Mike Barriere                     Kevin McKnight

Virginia’s College of Natural Resources and Environment, which advances the science of sustainability, has appointed Robert Smith, its associate dean for engagement, as head of the department for sustainable biomaterials. Smith will focus on continuing the department’s leadership profile nationally and internationally in teaching and research in the sustainable use of natural resources.  

Robert Smith

UK recycling, renewable energy and waste management company Viridor, part of Pennon Group, has a new chief executive, Ian McAulay. McAulay has also become an executive director of Pennon Group. He was formerly chief of global strategy and corporate development with MWH Global, based in the US.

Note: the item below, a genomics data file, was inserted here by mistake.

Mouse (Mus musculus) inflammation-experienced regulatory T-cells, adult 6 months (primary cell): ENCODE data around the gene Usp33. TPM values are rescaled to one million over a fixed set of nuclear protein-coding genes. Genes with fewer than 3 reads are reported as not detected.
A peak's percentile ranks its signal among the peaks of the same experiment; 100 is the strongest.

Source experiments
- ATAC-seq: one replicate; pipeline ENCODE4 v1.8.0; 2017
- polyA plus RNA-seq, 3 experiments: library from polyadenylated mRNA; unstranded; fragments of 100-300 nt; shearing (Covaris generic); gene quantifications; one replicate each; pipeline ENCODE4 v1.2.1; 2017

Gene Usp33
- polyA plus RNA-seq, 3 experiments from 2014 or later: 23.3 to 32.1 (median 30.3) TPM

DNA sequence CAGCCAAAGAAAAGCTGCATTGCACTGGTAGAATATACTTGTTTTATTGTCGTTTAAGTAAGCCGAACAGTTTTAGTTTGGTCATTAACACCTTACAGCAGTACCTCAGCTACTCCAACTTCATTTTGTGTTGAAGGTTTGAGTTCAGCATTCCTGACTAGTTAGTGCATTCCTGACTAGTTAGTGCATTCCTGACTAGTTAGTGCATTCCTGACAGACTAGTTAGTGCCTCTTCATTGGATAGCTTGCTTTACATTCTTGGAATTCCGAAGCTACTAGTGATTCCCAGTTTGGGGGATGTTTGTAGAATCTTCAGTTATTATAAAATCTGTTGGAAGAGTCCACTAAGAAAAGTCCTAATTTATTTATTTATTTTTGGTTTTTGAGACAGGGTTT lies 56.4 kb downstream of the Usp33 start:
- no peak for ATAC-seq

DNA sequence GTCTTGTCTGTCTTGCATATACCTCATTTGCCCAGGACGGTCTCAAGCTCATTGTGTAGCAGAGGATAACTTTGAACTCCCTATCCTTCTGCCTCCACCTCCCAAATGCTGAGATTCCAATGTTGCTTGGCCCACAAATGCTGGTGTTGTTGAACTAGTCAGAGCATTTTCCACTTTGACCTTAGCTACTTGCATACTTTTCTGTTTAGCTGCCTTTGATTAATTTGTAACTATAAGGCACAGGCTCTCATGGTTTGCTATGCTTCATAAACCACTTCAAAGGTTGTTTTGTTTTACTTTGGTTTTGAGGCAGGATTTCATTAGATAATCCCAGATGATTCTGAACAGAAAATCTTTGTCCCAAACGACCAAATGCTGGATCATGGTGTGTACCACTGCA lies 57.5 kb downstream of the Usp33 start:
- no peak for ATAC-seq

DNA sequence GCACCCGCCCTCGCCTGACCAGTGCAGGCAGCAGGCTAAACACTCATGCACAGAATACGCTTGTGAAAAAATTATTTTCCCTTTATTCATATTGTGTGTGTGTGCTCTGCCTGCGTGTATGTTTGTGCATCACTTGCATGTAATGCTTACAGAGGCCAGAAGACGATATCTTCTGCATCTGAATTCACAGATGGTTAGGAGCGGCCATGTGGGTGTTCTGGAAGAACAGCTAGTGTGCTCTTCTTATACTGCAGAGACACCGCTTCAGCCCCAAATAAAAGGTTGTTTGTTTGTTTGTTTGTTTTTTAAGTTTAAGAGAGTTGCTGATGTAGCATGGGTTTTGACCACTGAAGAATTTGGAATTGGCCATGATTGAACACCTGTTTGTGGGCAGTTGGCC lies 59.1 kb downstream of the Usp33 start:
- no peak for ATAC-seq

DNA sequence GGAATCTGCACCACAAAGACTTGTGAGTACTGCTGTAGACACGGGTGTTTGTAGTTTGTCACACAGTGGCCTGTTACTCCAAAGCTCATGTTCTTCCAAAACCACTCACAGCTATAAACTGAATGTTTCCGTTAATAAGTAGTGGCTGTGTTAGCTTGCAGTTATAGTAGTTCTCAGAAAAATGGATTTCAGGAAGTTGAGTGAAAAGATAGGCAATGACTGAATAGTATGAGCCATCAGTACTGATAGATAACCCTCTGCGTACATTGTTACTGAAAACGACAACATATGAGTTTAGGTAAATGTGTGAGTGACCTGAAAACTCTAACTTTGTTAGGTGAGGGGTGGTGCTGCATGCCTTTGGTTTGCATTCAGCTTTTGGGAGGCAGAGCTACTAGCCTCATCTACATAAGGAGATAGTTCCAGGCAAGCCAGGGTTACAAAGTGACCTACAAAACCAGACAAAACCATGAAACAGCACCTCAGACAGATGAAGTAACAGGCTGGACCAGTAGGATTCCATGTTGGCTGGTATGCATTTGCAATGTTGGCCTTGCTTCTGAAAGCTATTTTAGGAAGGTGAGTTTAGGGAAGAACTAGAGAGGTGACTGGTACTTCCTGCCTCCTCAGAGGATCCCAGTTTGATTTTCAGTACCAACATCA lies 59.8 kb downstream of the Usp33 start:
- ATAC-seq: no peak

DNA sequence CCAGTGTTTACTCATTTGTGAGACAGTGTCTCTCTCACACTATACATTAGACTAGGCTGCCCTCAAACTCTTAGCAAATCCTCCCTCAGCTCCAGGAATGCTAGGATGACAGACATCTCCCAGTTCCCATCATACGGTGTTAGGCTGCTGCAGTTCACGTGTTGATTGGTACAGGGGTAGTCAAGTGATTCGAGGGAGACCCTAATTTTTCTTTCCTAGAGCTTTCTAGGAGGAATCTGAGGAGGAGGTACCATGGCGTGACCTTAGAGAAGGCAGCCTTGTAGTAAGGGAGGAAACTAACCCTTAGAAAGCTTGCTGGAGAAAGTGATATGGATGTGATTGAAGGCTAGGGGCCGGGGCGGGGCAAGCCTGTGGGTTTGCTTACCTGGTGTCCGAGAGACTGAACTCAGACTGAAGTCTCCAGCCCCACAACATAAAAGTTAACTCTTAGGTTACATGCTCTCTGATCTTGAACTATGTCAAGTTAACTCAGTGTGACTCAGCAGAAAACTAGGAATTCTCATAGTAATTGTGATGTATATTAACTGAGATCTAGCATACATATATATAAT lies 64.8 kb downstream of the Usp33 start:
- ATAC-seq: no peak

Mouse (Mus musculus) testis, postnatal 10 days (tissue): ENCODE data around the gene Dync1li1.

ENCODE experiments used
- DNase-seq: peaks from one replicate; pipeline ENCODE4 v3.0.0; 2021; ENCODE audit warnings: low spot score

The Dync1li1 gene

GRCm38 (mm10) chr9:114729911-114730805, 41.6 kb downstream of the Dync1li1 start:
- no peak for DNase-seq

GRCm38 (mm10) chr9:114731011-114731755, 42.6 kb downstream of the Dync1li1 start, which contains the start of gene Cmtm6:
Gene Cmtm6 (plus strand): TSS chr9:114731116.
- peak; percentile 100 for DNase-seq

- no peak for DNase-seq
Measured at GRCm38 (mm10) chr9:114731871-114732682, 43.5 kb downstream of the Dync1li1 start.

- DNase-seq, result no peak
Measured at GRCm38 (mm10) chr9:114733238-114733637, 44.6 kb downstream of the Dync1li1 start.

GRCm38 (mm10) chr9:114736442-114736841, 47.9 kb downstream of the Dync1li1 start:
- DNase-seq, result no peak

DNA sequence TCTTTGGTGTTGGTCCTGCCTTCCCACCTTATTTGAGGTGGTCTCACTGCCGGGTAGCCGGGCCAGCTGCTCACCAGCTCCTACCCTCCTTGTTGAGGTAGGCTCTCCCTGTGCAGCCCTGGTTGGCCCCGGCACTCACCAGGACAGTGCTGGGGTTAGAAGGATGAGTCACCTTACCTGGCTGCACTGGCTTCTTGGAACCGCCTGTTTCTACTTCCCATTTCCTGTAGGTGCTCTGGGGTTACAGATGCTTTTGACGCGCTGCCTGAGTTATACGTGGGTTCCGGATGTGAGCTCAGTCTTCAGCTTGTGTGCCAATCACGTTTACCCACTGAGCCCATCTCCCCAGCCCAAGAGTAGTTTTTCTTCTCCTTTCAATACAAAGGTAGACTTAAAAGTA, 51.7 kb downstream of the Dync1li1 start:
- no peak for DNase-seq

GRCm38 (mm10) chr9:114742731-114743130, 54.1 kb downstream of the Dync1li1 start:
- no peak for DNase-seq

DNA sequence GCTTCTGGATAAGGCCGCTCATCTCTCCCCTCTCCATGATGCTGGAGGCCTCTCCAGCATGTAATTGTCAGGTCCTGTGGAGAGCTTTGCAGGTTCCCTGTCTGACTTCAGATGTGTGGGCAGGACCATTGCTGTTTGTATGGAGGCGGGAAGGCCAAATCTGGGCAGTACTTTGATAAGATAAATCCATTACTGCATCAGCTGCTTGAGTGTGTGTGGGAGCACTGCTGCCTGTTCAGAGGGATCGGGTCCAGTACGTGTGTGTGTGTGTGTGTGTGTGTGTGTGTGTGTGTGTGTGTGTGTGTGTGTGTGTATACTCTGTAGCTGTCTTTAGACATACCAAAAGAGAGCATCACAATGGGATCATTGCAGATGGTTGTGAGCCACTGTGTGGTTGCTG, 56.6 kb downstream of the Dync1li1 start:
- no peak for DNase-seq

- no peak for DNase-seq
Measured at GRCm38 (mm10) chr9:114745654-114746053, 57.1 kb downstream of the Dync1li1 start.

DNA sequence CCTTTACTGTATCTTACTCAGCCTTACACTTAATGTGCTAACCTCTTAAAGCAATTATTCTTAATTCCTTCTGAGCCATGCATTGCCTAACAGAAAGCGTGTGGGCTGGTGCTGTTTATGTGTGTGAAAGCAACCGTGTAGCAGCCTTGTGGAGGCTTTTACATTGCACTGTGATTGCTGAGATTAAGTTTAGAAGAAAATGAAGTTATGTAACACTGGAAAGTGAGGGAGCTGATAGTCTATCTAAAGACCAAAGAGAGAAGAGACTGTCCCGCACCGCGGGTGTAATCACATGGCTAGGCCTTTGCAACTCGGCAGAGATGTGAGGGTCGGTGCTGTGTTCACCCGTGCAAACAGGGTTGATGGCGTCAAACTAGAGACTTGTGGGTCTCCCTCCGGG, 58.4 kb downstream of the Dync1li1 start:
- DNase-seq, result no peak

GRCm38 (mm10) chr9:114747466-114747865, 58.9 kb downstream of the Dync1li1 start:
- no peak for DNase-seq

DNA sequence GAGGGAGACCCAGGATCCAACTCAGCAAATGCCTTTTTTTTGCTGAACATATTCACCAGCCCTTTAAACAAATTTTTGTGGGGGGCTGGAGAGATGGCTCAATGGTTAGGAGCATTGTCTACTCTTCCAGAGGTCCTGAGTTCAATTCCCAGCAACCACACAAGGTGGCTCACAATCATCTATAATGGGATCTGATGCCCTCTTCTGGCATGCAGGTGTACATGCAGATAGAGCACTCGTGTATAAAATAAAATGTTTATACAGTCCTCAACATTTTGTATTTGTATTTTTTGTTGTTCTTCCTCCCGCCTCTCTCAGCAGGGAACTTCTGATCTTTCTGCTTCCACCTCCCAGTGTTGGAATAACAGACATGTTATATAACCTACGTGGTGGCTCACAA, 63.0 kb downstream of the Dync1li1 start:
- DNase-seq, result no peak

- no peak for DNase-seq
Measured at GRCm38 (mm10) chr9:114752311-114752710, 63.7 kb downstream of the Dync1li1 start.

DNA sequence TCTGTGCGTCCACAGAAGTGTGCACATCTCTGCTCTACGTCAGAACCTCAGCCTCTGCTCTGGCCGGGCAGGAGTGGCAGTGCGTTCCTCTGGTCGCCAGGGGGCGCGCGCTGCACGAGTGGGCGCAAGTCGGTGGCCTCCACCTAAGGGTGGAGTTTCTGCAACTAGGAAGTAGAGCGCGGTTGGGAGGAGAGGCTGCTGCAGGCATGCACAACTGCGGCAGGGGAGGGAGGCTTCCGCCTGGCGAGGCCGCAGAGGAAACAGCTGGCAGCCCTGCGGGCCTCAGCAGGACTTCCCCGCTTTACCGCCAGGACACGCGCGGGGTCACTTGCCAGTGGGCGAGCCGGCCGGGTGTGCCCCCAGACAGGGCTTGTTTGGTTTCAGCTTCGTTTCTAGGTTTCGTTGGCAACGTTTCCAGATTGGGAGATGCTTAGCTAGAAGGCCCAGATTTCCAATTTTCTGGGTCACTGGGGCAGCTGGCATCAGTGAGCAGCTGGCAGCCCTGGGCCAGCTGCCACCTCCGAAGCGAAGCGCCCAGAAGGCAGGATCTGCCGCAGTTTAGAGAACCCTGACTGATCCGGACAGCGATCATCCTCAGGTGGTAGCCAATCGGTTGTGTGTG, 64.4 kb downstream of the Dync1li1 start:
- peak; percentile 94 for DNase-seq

US social investor the Calvert Foundation has named Jennifer Pryce as its new president and CEO. Pryce was previously the foundation’s chief strategy officer.

Environmental management firm Ecology and Environment, based in New York,has appointed Gerald Strobel, its executive vice-president and one of its founders, to be its new chief executive officer.

The International Council on Mining & Metals (ICMM) has appointed Ross Hamilton as director of its newly combined environment and climate change work programme. He joins ICMM after five years at BHP Billiton.

Jean-Michel Gires, the former president and CEO of Total E&P Canada, has joined cleantech Vancouver-based venture capital firm Chrysalix Energy Venture Capital as a venture partner.

Jean-Michel Gires

UK engineering and design consultancy WSP has hired Mark Hurley to lead its environment and energy business. Hurley joins WSP from Mouchel, where he spent 14 years, most recently as head of environment.